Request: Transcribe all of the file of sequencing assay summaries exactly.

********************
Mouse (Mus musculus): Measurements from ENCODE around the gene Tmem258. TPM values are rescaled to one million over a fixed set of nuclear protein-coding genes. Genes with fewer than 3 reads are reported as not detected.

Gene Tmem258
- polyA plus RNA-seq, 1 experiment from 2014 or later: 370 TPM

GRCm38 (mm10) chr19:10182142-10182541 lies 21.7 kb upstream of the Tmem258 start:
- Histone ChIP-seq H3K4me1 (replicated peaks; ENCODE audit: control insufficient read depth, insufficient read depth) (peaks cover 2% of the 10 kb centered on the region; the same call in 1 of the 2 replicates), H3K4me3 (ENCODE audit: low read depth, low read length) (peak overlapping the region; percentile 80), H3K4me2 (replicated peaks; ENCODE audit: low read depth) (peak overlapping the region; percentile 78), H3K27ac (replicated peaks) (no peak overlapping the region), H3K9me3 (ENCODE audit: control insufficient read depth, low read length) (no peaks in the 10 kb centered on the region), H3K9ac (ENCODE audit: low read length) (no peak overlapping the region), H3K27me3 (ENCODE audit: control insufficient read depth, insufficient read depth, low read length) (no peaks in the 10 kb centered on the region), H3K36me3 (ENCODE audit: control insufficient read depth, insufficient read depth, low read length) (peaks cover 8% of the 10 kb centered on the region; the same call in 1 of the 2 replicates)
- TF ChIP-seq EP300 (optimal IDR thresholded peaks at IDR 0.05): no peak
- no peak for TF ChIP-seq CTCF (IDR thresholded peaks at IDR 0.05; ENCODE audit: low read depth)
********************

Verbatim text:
Mouse (Mus musculus): Measurements from ENCODE around the gene Tmem258. TPM values are rescaled to one million over a fixed set of nuclear protein-coding genes. Genes with fewer than 3 reads are reported as not detected.

Gene Tmem258
- polyA plus RNA-seq, 1 experiment from 2014 or later: 370 TPM

GRCm38 (mm10) chr19:10182142-10182541 lies 21.7 kb upstream of the Tmem258 start:
- Histone ChIP-seq H3K4me1 (replicated peaks; ENCODE audit: control insufficient read depth, insufficient read depth) (peaks cover 2% of the 10 kb centered on the region; the same call in 1 of the 2 replicates), H3K4me3 (ENCODE audit: low read depth, low read length) (peak overlapping the region; percentile 80), H3K4me2 (replicated peaks; ENCODE audit: low read depth) (peak overlapping the region; percentile 78), H3K27ac (replicated peaks) (no peak overlapping the region), H3K9me3 (ENCODE audit: control insufficient read depth, low read length) (no peaks in the 10 kb centered on the region), H3K9ac (ENCODE audit: low read length) (no peak overlapping the region), H3K27me3 (ENCODE audit: control insufficient read depth, insufficient read depth, low read length) (no peaks in the 10 kb centered on the region), H3K36me3 (ENCODE audit: control insufficient read depth, insufficient read depth, low read length) (peaks cover 8% of the 10 kb centered on the region; the same call in 1 of the 2 replicates)
- TF ChIP-seq EP300 (optimal IDR thresholded peaks at IDR 0.05): no peak
- no peak for TF ChIP-seq CTCF (IDR thresholded peaks at IDR 0.05; ENCODE audit: low read depth)